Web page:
With Central Florida on the list of potential sites, Gov. Ron DeSantis said the state doesn’t have much of a role in the federal government’s search for a shelter to hold unaccompanied migrant children.
“They may rent a facility. They may own some of these facilities. And they kind of do it,” DeSantis said Wednesday, during an appearance at the Major League Soccer All-Star Game in Orlando. “That’s just the way it is. The one in South Florida, none of our folks are ever really involved in it.”
On Monday, the federal Office of Refugee Resettlement advised Florida officials that the agency was conducting exploratory assessments of vacant properties in Virginia, Central Florida, and Los Angeles to use as state-licensed permanent shelter locations for “unaccompanied alien children.”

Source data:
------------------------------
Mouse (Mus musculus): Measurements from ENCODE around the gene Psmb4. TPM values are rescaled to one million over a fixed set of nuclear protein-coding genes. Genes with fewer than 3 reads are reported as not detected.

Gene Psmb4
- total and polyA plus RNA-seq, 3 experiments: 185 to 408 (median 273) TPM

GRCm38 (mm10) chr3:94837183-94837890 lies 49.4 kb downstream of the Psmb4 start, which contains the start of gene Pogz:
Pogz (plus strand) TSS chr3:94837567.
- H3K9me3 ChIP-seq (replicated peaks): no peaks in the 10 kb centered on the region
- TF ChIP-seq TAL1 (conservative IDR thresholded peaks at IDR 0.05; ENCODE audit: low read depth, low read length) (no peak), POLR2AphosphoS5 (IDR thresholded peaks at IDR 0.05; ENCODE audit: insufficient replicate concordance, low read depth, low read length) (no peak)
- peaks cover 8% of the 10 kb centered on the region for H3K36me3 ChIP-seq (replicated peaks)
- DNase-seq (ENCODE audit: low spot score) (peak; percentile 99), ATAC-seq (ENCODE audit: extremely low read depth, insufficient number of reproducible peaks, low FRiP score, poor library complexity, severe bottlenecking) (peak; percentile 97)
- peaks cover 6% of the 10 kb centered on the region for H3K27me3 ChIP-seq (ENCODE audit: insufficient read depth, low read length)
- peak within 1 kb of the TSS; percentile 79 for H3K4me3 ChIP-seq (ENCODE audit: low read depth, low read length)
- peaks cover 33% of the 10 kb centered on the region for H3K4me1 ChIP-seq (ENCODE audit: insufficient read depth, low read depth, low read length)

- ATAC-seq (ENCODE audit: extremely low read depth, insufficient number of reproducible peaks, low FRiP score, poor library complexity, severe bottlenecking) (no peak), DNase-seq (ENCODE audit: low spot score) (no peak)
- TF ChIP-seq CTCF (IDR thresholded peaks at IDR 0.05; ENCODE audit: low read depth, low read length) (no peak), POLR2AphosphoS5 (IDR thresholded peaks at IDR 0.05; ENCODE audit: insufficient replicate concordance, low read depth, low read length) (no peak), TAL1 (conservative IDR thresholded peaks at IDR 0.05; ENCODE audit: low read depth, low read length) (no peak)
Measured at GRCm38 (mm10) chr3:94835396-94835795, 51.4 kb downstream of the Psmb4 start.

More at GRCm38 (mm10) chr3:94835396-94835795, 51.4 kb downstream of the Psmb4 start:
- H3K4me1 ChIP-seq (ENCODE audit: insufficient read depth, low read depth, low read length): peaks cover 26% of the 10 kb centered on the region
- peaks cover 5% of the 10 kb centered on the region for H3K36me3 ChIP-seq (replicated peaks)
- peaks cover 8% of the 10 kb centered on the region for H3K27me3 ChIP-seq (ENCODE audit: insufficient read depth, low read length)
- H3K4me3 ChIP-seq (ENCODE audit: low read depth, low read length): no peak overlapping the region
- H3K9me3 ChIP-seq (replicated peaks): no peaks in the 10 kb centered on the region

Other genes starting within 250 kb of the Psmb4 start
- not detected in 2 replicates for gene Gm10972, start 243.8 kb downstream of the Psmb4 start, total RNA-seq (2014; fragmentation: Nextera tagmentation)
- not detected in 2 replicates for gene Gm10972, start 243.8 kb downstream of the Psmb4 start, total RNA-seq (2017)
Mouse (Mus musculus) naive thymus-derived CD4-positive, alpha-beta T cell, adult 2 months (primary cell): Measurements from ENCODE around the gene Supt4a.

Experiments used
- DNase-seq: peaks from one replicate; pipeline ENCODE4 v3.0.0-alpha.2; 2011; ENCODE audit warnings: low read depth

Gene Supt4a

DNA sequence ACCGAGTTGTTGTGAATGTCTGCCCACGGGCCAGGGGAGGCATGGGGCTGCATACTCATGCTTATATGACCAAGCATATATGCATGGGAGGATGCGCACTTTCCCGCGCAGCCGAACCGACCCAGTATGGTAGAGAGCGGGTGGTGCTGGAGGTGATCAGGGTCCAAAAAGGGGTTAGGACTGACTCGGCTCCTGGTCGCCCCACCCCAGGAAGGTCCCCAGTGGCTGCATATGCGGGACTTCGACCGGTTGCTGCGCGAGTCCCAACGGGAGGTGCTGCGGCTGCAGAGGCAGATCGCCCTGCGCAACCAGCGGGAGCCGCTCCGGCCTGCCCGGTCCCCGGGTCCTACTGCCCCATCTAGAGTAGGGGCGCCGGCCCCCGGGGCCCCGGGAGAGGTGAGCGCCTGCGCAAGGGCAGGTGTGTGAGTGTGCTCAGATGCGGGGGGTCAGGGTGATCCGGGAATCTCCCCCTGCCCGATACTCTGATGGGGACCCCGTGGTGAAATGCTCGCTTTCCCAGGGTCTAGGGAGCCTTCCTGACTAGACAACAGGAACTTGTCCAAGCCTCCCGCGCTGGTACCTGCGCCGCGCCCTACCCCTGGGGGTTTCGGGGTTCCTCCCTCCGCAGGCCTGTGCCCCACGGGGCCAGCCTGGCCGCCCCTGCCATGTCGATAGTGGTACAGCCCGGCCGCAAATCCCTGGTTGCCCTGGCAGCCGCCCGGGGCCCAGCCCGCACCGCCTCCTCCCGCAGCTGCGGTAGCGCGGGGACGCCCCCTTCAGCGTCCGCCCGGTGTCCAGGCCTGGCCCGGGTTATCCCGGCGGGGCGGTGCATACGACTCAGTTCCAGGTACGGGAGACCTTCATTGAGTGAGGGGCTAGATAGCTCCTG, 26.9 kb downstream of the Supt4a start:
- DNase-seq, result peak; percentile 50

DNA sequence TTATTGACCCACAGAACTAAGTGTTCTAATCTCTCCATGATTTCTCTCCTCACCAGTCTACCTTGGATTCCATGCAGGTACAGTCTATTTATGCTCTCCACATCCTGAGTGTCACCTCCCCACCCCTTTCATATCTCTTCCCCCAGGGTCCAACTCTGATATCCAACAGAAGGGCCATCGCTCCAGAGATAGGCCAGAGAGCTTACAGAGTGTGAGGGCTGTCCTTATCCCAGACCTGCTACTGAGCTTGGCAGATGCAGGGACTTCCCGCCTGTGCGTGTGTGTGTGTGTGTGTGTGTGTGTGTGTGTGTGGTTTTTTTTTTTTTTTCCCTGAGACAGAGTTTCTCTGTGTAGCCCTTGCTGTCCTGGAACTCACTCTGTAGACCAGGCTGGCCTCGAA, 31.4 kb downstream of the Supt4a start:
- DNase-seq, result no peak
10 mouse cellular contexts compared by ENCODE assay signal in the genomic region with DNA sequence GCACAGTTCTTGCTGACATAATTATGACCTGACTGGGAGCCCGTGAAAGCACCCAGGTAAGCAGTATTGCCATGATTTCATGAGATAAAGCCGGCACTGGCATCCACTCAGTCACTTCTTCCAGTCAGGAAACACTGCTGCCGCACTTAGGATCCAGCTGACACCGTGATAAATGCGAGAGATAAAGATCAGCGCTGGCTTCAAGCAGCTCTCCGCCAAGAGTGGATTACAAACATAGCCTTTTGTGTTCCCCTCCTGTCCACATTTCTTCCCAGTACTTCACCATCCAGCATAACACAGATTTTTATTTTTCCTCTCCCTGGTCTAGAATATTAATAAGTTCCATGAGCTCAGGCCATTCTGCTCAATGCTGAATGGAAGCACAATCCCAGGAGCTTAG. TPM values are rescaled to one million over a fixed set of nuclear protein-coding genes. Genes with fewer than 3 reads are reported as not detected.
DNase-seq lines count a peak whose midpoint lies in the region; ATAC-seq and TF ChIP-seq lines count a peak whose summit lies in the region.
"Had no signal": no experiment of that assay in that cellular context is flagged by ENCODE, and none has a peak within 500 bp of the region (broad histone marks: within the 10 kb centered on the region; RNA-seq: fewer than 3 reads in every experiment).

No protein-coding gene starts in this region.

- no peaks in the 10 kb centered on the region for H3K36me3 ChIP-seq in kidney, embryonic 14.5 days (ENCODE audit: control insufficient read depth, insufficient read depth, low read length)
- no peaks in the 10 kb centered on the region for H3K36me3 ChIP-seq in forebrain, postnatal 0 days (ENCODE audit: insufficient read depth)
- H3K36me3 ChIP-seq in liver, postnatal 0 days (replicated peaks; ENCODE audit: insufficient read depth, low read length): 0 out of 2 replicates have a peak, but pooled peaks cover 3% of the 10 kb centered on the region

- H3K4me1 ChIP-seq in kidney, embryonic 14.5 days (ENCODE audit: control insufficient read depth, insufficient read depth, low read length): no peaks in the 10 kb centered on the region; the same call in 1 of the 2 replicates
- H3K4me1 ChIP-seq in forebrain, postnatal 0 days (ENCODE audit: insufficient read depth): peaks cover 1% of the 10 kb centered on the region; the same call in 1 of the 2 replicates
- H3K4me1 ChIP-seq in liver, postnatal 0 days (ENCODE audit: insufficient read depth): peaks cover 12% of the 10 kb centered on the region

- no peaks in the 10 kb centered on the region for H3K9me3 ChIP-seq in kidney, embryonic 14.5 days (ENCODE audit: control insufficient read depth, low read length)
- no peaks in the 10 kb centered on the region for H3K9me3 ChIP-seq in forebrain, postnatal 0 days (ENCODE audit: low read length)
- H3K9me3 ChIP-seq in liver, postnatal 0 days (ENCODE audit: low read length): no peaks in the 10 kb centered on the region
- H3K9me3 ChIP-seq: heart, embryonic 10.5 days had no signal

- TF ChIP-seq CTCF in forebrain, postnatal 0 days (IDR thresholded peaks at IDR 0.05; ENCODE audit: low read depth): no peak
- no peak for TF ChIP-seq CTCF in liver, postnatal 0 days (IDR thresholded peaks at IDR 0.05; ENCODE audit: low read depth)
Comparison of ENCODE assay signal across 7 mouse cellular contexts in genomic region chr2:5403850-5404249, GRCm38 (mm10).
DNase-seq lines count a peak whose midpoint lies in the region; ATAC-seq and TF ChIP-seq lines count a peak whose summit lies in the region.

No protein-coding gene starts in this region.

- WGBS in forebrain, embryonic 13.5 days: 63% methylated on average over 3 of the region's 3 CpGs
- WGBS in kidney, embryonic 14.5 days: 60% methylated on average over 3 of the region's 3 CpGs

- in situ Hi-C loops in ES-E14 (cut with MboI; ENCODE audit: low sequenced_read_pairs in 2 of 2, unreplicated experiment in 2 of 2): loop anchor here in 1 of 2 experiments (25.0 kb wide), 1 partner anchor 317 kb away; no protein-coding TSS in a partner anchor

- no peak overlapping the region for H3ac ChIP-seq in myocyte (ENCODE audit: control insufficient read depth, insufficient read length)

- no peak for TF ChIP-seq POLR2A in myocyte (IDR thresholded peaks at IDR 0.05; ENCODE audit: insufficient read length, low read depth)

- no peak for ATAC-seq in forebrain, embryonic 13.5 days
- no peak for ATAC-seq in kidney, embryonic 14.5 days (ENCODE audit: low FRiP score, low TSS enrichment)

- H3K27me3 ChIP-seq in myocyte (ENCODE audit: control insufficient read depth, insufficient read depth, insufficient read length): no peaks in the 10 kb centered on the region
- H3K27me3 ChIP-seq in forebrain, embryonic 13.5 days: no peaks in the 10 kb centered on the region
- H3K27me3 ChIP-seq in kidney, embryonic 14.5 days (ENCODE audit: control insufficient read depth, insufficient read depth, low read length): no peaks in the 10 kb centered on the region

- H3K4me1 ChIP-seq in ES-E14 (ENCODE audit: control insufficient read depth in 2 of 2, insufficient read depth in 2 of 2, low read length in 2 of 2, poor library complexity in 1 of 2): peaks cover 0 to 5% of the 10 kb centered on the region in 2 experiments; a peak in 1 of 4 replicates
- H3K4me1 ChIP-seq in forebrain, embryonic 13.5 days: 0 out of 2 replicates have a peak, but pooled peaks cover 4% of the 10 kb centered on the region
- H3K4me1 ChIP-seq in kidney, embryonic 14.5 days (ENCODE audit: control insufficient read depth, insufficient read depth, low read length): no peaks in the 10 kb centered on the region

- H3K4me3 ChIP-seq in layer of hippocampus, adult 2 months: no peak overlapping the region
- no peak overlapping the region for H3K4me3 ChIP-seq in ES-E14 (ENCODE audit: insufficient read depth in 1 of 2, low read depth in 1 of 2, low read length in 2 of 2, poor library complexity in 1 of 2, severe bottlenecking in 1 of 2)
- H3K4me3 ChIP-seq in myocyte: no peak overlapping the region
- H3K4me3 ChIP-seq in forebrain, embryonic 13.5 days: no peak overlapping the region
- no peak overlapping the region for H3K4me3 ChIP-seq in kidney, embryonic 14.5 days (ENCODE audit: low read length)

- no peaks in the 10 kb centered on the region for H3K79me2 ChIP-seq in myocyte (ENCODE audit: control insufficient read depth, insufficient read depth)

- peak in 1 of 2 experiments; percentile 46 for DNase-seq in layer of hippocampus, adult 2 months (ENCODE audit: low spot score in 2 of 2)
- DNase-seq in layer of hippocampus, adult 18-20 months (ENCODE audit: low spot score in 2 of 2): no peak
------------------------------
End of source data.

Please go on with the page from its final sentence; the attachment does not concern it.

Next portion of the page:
The federal agency already operates similar facilities in Homestead, Miami Gardens and Cutler Bay.
DeSantis, a Republican who is a close ally of President Donald Trump, said the current situation is different from earlier in the year, when the federal government floated plans to release about 1,000 migrants each month into Broward and Palm Beach counties.
“That presents a huge problem on stressing local services and things,” DeSantis said Wednesday.
“Basically, they were going to expect the local folks to take care of everything. That is something that is very difficult for a lot of our folks to handle.”
In May, DeSantis blasted the possibility of such a large influx of undocumented immigrants into South Florida, arguing that, under his leadership, the state has worked with federal immigration authorities.
“We have been very cooperative, and then to have this put into certain communities, I think it’s just something that we don’t want,” DeSantis said at the time.